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Presentation on theme: "THE UNION IN PERIL: CAUSES OF THE CIVIL WAR CHAPTER 15"— Presentation transcript:

Section 2 The Crisis Deepens Why were the Fugitive Slave Act and the Kansas-Nebraska Act factors that led to war? How was the debate over slavery leading to violence?

2 Of all of the components of the Compromise of 1850, Northerners most vigorously objected to _______ Slave Act. The Compromise of 1850 allowed ________ to enter the Union as a free state. Uncle Tom’s Cabin was written by ____________. The Kansas-Nebraska Act proposed to determine whether the territories would be free or slave by using p________ s__________. Who is famous for murdering 5 pro-slavery settlers in Bleeding Kansas?

3 Uncle Tom's Cabin by Harriet Beecher Stowe
Harriet Beecher Stowe's novel Uncle Tom's Cabin was historic for a number of reasons. Not only did it help to fire up northern antislavery sentiments, but it also was the first American novel that featured African American characters in prominent roles. It was issued in various editions with many different covers, but most of them featured the lead character, Uncle Tom--another first in American publishing. This particular cover, from an early "Young Folks' Edition" of the book, depicts the stooped old man with his young, sympathetic white mistress. (Collection of Picture Research Consultants and Archives) Copyright © Houghton Mifflin Company. All rights reserved.

4 Uncle Tom’s Cabin Published in 1852
Author: Harriet Beecher Stowe, daughter of Rev. Beecher, abolitionist Reaction to Fugitive Slave Act Immensely popular in North, shapes attitudes toward slavery Influential in France and England Immense political impact in US and abroad

5 Theatre poster: Uncle Tom's Cabin
With its vivid word pictures of slavery, Harriet Beecher Stowe's Uncle Tom's Cabin translated well to the stage. Stowe herself was among the many who wrote dramatizations of the novel. Scenes of Eliza crossing the ice of the Ohio River with bloodhounds in pursuit and the evil Simon Legree whipping Uncle Tom outraged northern audiences and turned many against slavery. Southerners damned Mrs. Stowe as a "vile wretch in petticoats." ( Smithsonian Institution, Washington, D.C.) Copyright © Houghton Mifflin Company. All rights reserved.


7 Impact of the Fugitive Slave Act of 1850
Energized Northern Abolitionists Persuaded moderate Northerners to become more supportive of abolition (read bottom p. 288) North responds by passing laws forbidding imprisonment of runaway slaves These laws angered the South, who felt that North was not keeping its part of the bargain in the Compromise of 1850 Increased sectionalism in the country & eroded support for federal govt. in both N and S.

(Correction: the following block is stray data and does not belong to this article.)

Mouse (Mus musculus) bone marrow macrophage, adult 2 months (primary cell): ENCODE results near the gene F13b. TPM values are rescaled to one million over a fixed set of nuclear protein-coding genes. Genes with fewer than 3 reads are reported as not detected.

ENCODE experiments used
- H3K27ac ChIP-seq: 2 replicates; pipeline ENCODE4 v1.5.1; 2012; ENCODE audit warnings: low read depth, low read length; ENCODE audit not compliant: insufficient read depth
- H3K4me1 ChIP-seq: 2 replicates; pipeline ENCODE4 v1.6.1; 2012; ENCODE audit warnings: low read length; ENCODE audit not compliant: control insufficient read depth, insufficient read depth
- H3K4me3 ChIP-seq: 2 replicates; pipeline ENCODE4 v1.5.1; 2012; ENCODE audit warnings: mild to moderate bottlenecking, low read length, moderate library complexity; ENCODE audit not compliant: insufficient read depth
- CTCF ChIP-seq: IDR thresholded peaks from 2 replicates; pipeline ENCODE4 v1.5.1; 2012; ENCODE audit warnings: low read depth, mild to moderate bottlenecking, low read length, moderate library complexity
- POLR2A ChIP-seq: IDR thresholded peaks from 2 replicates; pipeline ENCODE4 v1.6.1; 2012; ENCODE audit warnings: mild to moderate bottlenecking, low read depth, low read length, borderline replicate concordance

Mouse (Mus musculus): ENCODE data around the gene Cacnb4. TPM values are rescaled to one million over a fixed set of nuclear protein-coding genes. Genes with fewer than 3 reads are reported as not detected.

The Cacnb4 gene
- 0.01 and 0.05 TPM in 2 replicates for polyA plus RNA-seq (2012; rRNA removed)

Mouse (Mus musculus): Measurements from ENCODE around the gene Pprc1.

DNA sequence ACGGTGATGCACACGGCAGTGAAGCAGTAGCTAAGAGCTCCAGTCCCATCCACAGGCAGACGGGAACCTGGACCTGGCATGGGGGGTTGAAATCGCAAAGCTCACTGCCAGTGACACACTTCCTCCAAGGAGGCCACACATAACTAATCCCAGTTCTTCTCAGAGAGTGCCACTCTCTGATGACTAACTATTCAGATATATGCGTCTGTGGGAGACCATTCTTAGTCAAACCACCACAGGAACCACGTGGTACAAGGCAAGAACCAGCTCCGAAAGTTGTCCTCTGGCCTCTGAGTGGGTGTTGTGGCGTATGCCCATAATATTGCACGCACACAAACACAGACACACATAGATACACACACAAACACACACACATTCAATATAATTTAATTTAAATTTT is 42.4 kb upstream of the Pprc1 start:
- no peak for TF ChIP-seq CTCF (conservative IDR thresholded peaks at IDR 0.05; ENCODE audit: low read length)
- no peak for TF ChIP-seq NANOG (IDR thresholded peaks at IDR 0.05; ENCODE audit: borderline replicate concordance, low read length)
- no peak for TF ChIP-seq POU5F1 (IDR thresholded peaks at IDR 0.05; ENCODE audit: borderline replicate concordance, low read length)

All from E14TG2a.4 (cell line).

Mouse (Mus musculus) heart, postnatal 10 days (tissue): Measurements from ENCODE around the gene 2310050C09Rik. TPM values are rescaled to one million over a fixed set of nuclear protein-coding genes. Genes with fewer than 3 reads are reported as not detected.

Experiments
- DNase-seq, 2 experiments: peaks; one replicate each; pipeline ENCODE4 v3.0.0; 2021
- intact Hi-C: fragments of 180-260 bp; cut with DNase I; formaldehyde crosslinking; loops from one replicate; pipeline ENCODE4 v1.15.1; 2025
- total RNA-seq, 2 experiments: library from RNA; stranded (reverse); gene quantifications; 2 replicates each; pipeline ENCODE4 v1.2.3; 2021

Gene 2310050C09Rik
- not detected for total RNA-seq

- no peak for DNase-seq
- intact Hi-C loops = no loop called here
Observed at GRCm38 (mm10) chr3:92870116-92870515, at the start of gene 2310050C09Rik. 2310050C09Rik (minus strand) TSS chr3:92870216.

8 Kansas-Nebraska Act -1854 Stephen Douglas pushes for popular sovereignty to determine the status of the Kansas Territory and splitting into two: Kansas and Nebraska. Kansas-Nebraska Act passed in It nullifies (ends) the Missouri Compromise b/c land is north of 36º30’ line. Implied that Kansas to be Slave and Nebraska Free Both pro-slavery & anti-slavery settlers rush to Kansas Bloody conflict results

9 Map: The Kansas-Nebraska Act, 1854
Copyright © Houghton Mifflin Company. All rights reserved.

10 Why were the Fugitive Slave Act and the Kansas-Nebraska Act factors that led to conflict?

11 Bleeding Kansas 1855: 1st Election in Kansas Territory
Missourians (Slaveholders) cross border illegally & win election, then pass Lecompton Constitution (pro-slavery) Free-soilers elect their own state govt. & own constitution. 1856 Free-soiler settlement at Lawrence, KS attacked by pro-slavery militia of over 800 men. Town is sacked. John Brown retaliates at Pottawatomie Creek, murders 5, leads to deaths of over 200. Civil strife continues in Kansas until end of Civil War


13 SUMMARY:  The artist lays on the Democrats the major blame for violence perpetrated against antislavery settlers in Kansas in the wake of the Kansas-Nebraska Act. Here a bearded "freesoiler" has been bound to the "Democratic Platform" and is restrained by two Lilliputian figures, presidential nominee James Buchanan and Democratic senator Lewis Cass. Democratic senator Stephen A. Douglas and president Franklin Pierce, also shown as tiny figures, force a black man into the giant's gaping mouth. The freesoiler's head rests on a platform marked "Kansas," "Cuba," and "Central America," probably referring to Democratic ambitions for the extension of slavery. In the background left is a scene of burning and pillage; on the right a dead man hangs from a tree. CREATED/PUBLISHED:  1856. NOTES: [Drawn by John L. Magee]

14 Armed antislavery men with John Doy
Though no one would deny that their cause was noble, many of the men who flocked to Kansas to resist the expansion of slavery were no less violent than their proslavery adversaries. This photograph, taken in 1859, shows a gang of armed antislavery men who had just broken an accomplice (John Doy, seated) out of jail in neighboring St. Joseph, Missouri. Like proslavery "Border Ruffians," many of these men also served in guerrilla bands during the Civil War and some went on to careers as famous outlaws after the war was over. (Kansas State Historical Society) Copyright © Houghton Mifflin Company. All rights reserved.


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